The final barriers to freedom
Big Brother, the moniker coined by George Orwell, is alive and well and very comfortably at home in the fast, changing quasi-democratic landscape of Myanmar. Big Brother doesn’t stand out as much today as he did in the past. He maintains a lower profile and he tries to blend into the astonishing rush – real and imagined – toward democratic values.
But Big Brother is there in the background, still a foe of democracy and freedom of expression.
Behind the astounding opening up of Myanmar over the past five years, he’s largely hidden as a carefully preserved as an intricate web of laws and regulations that were created by the previous military juntas – like a spider’s net – ready to ensnare anyone who falls into its orb.
The anti-democracy laws and regulations cover free speech, free assembly, media freedom, and digital freedom – the newest social environment which has enabled astounding changes to take place at speed.
Myanmar’s transformation from a brutal, totalitarian-ruled country to more benign, quasi-democracy, has taken place as fast or faster than in any country in history.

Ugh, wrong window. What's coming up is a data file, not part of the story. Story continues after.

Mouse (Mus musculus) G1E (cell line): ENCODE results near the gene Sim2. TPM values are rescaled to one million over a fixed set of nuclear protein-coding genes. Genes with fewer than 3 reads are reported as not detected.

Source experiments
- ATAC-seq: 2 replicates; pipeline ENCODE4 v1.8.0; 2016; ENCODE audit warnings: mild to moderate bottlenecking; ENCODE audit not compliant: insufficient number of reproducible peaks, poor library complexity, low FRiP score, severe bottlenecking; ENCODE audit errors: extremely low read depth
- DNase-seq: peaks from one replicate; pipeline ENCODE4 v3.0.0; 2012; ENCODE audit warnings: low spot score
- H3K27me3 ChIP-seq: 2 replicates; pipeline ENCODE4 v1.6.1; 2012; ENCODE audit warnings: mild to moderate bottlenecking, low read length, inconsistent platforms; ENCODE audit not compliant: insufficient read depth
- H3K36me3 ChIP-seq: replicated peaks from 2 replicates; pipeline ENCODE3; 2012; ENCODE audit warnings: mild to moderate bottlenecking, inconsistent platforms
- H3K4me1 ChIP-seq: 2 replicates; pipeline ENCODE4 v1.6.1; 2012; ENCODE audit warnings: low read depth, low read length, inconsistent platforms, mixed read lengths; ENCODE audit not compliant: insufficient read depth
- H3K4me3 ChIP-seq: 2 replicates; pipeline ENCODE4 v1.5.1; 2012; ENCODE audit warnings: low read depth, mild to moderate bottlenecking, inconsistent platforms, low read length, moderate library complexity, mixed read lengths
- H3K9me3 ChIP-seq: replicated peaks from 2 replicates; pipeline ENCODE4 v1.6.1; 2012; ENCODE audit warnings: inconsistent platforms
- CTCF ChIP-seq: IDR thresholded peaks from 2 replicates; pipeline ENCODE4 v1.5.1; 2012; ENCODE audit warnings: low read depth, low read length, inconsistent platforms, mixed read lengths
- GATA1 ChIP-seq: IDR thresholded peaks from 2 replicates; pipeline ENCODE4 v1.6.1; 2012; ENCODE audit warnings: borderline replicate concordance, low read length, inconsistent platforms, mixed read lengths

But Big Brother still has laws and regulations that are among the most repressive in the world. He still watches over people’s shoulders. People are still being swept up at midnight by state intelligence agents on trumped up violations of anti-democratic laws. The press is still cowered and intimidated and media workers are unfairly jailed and harrassed.
Even in the midst of the election
In the election period two Facebook users were detained and face trial under the country’s loose and arbitrarily enforced cyber laws that appear to target those critical towards the government. Yet on the other end those who use hate speech online, whether or not to incite hate crimes, manage to continue unscathed.
The draconian, junta-era laws, remain in place to form a final barrier to the fundamental freedoms that constitute basic international norms, and without which there can be no true democracy.
As the US State Department pointed out, the Com-
Protester with a T-shirt on the International Day to End Impunity, November 2, 2014. Photo: Mizzima